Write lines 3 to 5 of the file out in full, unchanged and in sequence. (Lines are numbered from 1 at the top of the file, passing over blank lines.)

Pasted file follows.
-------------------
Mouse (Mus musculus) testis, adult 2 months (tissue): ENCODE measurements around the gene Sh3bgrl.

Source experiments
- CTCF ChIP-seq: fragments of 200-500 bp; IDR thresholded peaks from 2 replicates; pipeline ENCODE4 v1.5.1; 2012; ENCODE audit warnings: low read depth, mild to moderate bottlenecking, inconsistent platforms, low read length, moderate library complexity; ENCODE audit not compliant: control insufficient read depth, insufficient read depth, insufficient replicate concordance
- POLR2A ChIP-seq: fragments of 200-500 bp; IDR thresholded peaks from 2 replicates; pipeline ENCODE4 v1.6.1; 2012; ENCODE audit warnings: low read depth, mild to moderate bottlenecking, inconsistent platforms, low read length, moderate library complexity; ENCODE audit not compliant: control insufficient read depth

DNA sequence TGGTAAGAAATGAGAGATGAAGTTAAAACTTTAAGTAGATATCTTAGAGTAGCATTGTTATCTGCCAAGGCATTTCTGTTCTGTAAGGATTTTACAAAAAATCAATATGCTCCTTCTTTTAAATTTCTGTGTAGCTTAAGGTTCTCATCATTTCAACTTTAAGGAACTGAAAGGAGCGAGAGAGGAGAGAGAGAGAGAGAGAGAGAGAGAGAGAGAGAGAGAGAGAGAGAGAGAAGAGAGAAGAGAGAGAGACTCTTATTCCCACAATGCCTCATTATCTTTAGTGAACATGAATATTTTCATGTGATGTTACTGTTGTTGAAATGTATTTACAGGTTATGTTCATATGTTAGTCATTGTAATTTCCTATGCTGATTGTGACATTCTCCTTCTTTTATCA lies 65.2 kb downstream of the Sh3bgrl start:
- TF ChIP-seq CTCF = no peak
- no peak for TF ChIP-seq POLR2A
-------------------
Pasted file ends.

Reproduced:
- CTCF ChIP-seq: fragments of 200-500 bp; IDR thresholded peaks from 2 replicates; pipeline ENCODE4 v1.5.1; 2012; ENCODE audit warnings: low read depth, mild to moderate bottlenecking, inconsistent platforms, low read length, moderate library complexity; ENCODE audit not compliant: control insufficient read depth, insufficient read depth, insufficient replicate concordance
- POLR2A ChIP-seq: fragments of 200-500 bp; IDR thresholded peaks from 2 replicates; pipeline ENCODE4 v1.6.1; 2012; ENCODE audit warnings: low read depth, mild to moderate bottlenecking, inconsistent platforms, low read length, moderate library complexity; ENCODE audit not compliant: control insufficient read depth

DNA sequence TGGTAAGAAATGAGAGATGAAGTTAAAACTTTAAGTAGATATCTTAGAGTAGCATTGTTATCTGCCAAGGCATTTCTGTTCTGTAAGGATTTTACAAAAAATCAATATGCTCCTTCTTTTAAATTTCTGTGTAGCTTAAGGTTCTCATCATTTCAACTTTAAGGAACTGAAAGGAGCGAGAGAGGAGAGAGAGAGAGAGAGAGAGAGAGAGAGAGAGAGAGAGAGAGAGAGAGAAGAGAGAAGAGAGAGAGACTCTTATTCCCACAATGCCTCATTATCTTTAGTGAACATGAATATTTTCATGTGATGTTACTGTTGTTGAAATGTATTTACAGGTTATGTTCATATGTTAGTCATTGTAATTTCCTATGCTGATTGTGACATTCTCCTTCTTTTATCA lies 65.2 kb downstream of the Sh3bgrl start: